Over the weekend, I have been thinking about the importance of putting things into context. I think that one must impose one’s own understanding on the markets in order really to understand them — as opposed to letting the news and data flow wash through you and seeing what sticks. The latter approach will inevitably lead to an excessive focus on what has happened most recently (or been reported most recently). My method of dealing with the data flow is to organise data releases within a national-accounts-style framework, and by the month to which the release refers.
It is the news flow that I have been thinking about over the weekend. I already organise observations gleaned from the news by actor, country or market. But I wonder whether it would add to my analysis to sub-divide these observations by the projects being pursued by each set of actors, and the themes relating to each market or economy. In addition to keeping observations well-organised, such a practice would also remind me of the projects that various actors were pursuing, and help me to put their actions in the context of those projects. In the European crisis, commentators often seemed to forget about the projects that various European institutions were pursuing; no doubt I have done the same with institutions to which I have given less thought.
Bloomberg reports something interesting from Ben Bernanke’s testimony to Congress last week. Mr. Bernanke said that the Fed might hold the bonds it has purchased to maturity, rather than selling them off, when the time comes to tighten policy. In that case, it would rely on increasing interest on excess reserves to raise interest rates. I have to say that I do not find this entirely surprising — I always thought that the point of paying interest on excess reserves was to enable the Fed to tighten policy without having to remove all of the excess reserves from the system. Mr. Bernanke said that there will be a review of the exit plan soon.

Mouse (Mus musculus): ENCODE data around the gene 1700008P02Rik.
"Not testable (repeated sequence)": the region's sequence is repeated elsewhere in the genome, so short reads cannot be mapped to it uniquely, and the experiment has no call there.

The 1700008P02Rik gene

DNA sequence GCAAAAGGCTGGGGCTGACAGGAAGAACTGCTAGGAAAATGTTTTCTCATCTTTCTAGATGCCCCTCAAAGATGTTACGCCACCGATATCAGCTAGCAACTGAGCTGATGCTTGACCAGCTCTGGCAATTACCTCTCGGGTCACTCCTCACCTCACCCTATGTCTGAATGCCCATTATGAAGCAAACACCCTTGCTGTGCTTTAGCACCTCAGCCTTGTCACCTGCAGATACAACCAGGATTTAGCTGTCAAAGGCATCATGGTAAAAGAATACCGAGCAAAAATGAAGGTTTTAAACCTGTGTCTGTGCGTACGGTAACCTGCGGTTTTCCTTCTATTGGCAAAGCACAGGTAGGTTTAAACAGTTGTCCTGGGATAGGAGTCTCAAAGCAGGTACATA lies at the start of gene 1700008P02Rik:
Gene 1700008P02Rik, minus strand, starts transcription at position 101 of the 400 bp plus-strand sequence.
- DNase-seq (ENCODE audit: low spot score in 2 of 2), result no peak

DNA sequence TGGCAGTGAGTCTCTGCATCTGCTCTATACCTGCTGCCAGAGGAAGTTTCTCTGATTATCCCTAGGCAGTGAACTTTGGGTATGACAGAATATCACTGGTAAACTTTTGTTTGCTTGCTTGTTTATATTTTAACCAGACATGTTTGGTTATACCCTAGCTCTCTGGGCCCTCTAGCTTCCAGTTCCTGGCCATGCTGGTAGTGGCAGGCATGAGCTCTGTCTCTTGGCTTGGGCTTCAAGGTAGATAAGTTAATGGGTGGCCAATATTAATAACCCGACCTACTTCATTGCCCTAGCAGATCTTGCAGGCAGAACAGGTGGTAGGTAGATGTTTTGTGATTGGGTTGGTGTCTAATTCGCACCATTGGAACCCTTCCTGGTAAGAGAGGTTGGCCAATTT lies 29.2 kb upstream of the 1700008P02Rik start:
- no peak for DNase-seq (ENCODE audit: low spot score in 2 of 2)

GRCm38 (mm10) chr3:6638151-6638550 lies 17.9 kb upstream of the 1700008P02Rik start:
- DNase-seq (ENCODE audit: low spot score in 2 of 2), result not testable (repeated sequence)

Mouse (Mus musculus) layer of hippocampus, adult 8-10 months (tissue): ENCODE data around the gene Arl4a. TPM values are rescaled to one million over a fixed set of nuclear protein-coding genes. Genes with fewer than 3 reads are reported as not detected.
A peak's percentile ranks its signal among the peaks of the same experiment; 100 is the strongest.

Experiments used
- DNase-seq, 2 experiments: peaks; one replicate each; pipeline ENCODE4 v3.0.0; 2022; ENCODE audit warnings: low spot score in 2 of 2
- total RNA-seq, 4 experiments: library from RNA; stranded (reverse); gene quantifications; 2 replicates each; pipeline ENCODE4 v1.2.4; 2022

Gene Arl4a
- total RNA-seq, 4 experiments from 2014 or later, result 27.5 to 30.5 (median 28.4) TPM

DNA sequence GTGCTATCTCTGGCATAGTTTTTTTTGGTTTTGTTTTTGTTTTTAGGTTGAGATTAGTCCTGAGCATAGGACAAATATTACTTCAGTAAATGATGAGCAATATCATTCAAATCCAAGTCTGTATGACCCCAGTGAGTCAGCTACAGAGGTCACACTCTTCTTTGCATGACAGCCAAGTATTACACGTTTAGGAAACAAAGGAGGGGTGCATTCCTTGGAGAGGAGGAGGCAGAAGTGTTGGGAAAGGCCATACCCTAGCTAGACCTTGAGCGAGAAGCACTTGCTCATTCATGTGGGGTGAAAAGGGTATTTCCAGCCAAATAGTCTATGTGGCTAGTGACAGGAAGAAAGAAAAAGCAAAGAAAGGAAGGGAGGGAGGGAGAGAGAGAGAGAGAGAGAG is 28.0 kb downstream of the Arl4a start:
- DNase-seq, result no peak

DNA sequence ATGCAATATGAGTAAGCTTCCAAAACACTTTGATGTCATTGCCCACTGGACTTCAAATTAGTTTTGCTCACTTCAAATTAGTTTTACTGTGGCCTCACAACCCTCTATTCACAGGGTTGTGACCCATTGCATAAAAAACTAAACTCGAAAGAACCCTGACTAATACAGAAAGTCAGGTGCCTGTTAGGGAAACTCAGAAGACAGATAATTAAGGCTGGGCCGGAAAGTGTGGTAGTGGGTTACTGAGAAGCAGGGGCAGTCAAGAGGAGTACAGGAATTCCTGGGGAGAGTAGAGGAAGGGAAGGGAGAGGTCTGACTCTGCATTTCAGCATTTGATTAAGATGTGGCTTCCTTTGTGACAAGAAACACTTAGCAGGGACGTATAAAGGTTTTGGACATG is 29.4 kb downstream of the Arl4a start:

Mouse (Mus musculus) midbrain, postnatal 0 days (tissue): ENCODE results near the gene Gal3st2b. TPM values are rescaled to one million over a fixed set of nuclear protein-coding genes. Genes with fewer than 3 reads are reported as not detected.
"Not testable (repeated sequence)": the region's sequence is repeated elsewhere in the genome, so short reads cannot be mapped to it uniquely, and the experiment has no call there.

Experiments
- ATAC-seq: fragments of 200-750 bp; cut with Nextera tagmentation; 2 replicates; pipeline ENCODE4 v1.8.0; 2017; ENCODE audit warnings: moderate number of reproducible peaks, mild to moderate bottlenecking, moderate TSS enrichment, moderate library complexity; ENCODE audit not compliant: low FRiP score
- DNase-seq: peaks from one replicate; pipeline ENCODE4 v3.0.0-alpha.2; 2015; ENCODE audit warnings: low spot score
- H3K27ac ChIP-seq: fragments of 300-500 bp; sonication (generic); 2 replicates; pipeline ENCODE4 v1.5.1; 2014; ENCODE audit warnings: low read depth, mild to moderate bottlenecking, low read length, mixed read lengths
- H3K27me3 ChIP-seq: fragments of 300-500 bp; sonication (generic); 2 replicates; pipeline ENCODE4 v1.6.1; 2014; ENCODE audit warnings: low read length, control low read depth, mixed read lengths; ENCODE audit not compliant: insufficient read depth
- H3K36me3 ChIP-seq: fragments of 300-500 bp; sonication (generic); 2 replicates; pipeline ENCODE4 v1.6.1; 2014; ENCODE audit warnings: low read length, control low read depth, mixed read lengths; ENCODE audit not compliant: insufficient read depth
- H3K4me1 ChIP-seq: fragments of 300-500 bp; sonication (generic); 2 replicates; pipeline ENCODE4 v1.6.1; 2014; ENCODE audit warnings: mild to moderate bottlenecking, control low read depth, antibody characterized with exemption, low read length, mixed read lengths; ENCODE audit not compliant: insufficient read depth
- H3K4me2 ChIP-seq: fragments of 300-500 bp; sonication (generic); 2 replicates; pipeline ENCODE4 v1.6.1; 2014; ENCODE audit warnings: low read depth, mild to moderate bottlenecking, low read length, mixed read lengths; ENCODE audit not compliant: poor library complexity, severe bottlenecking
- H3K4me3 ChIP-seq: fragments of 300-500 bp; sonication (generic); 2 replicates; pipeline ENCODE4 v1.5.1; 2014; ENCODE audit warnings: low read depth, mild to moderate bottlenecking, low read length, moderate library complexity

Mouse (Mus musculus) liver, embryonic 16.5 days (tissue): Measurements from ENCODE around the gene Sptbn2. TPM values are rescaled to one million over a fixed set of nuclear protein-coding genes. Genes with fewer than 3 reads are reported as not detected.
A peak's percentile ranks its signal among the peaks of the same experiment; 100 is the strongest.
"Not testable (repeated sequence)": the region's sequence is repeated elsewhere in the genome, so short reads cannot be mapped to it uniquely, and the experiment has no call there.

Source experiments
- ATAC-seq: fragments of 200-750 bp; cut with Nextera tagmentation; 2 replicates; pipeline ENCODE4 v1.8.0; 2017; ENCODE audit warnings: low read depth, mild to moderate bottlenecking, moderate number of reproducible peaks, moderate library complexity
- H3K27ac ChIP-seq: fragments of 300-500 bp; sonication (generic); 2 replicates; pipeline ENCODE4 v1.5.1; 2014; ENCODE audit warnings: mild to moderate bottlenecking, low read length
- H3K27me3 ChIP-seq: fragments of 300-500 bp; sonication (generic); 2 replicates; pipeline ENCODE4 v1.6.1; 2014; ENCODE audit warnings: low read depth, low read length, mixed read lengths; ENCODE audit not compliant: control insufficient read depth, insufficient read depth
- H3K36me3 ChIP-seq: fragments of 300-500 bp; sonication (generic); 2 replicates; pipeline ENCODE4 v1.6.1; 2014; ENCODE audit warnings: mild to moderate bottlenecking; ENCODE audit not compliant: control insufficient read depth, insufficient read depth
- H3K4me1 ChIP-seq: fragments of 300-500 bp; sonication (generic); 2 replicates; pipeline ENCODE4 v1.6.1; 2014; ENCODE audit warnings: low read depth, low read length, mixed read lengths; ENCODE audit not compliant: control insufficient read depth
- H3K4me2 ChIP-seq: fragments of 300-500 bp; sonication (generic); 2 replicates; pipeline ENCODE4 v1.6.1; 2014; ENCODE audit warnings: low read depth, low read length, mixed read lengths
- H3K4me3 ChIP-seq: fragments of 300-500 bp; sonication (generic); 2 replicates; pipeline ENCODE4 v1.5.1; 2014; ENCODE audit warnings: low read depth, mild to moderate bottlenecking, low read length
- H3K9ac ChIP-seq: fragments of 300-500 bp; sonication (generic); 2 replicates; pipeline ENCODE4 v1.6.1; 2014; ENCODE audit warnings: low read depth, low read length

Incidentally, while a lot of people seem to believe that the high level of reserves in the banking system means that there could be an inflation problem when the economy finally returns to full strength, I am somewhat sceptical of that idea. I am not convinced that the level of reserves is the main constraint on banks’ expanding their balance sheets.
China has released its monthly rash of economic data, including some data that were skipped in January because they would be distorted by the effect of the Spring Festival. Industrial production and electricity production showed a weak start to the year and disappointed expectations. Fixed asset investment beat expectations at 21.2% ytd/y, but was propped up by strength in property investment; manufacturing investment growth continued to slow. New loans fell back after January’s very strong number, but remained relatively strong; the same was true of total social financing. Inflation jumped to 3.2% YOY, although analysts appear to be divided about whether this is down to the Spring Festival effect or whether it represents something more dangerous. Food price inflation does look to be increasing.
Other than that, it has not been a particularly eventful weekend. Europe continues to consider what to do about Cyprus. The Republicans and Democrats appear no closer to agreement on the sequester; Paul Ryan has said that his latest plan will include even larger cuts to social programmes and a balanced budget within ten years. Non-farm payrolls and unemployment in the US surprised on the upside, the unemployment rate falling to 7.7% and bringing the end of asset purchases by the Fed a little closer.